Solid tips for staying healthy on the road! I’d agree that hand sanitizer is key especially when traveling in areas without good sanitation or even soap and running water in restrooms.

    • Cole

      February 26, 2012 at 9:00 AM

      Thanks Leslie! We always wash our hands after handling money or using the bathroom in countries where we cannot drink the water. It’s an annoying precaution but hopefully it works.

  12. The GypsyNesters

    March 2, 2012 at 2:04 PM

    Excellent – and you are right, a lot of it is basics. BUT I need to be reminded about the basics constantly! It’s so easy to get caught up in seeing new things and forgo proper sleep and eating! -Veronica

    • Cole

      March 2, 2012 at 9:27 PM

      We are terrible at not remembering the basics until we are sick and by then it is always too late!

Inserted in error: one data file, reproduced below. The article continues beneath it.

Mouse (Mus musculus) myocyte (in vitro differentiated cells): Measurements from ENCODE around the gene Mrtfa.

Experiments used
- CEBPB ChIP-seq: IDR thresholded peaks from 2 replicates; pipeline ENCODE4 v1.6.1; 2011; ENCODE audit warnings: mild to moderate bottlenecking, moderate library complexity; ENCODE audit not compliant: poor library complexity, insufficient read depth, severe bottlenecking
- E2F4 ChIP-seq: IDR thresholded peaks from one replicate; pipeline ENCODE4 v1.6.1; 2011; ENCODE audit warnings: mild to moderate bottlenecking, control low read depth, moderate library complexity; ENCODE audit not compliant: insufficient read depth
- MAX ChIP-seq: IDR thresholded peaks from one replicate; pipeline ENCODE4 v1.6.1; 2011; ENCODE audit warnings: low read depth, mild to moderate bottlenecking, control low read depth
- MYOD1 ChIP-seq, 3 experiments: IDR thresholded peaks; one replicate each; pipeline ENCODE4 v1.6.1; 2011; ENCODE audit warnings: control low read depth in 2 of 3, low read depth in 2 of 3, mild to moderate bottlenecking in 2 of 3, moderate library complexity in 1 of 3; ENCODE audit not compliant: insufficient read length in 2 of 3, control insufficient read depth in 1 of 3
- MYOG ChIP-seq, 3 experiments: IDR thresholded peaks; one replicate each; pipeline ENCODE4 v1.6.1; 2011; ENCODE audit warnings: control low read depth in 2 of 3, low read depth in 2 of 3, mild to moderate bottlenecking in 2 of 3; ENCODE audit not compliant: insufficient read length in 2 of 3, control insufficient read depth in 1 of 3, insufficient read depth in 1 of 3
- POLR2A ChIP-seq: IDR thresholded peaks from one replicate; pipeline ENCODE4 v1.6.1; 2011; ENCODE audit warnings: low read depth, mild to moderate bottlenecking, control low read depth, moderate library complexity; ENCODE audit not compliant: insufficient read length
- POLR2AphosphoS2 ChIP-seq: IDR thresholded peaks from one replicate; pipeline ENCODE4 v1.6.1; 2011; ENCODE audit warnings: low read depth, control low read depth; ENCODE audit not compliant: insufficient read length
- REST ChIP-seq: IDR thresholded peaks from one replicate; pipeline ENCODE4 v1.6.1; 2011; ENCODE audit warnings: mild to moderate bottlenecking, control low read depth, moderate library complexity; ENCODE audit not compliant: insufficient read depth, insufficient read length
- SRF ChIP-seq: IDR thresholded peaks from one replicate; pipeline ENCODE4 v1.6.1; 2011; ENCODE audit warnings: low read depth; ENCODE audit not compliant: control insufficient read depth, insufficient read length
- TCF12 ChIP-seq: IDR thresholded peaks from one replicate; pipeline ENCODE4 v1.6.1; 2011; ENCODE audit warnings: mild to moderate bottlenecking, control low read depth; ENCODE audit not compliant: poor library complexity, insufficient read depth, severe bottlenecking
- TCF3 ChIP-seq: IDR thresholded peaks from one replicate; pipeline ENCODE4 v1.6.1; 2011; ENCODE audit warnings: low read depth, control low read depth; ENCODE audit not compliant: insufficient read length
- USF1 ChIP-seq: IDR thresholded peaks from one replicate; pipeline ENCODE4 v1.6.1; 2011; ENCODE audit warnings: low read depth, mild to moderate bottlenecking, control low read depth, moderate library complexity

13. Gelois

    March 21, 2012 at 8:24 PM

    Hello,
    I’m Cuban, I like reading. I visit blogs that are interesting.
    I found your blog and liked it. I hope to visit you often.

    A kiss from Galicia, Spain

    I invite you to visit my blog

    • Cole

      March 22, 2012 at 9:47 AM

      Thanks! Much appreciated 🙂

  14. Pingback: Travelling Sick equals Travelling Sucks! | Travelling Piggy

  15. Lucy | gapyeardotcom

    June 7, 2013 at 11:54 AM

    You’re so right – nothing sucks as much as being on your travels and feeing ill.

    Looking after yourself can often be overlooked when you are having so much fun 😛 Keep hydrated is the one I always need to remember to do 🙂

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Travel Tips

4 Essentials for Travelling in Comfort